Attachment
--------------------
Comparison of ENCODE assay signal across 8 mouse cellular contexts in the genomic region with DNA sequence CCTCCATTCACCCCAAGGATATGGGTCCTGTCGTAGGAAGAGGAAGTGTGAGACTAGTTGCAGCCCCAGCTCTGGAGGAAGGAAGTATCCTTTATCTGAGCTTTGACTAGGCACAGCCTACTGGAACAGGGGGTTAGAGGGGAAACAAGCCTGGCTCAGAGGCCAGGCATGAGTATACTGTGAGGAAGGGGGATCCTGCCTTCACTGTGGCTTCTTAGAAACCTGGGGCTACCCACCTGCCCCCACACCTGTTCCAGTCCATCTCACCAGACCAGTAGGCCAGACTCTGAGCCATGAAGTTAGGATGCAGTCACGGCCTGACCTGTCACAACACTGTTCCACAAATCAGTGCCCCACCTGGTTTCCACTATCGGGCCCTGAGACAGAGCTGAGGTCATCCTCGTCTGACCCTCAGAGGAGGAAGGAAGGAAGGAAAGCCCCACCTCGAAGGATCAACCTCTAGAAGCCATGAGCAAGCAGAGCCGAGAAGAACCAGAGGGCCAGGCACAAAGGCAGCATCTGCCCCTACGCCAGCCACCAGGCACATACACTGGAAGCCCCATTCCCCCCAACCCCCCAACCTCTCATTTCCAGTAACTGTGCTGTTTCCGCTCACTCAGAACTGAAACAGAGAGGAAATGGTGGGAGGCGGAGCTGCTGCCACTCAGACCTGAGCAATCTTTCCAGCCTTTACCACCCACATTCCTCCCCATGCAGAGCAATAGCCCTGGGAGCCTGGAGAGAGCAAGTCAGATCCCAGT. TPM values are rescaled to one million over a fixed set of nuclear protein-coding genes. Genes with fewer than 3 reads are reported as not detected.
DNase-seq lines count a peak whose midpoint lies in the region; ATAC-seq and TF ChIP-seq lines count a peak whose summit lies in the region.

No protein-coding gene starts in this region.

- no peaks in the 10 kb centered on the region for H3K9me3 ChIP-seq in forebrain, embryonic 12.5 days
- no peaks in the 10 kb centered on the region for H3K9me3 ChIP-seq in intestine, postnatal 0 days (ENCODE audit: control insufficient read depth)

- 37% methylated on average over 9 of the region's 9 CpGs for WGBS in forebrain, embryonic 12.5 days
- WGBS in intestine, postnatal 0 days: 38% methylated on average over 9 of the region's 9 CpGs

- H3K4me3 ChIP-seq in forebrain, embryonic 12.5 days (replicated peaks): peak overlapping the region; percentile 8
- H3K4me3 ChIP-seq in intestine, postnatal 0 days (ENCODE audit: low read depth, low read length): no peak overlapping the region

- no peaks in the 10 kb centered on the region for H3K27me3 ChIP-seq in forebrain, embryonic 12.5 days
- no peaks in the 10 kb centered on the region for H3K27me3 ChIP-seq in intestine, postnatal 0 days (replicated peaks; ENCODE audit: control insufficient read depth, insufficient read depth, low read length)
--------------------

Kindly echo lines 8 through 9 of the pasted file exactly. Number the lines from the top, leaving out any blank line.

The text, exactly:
- H3K4me3 ChIP-seq in forebrain, embryonic 12.5 days (replicated peaks): peak overlapping the region; percentile 8
- H3K4me3 ChIP-seq in intestine, postnatal 0 days (ENCODE audit: low read depth, low read length): no peak overlapping the region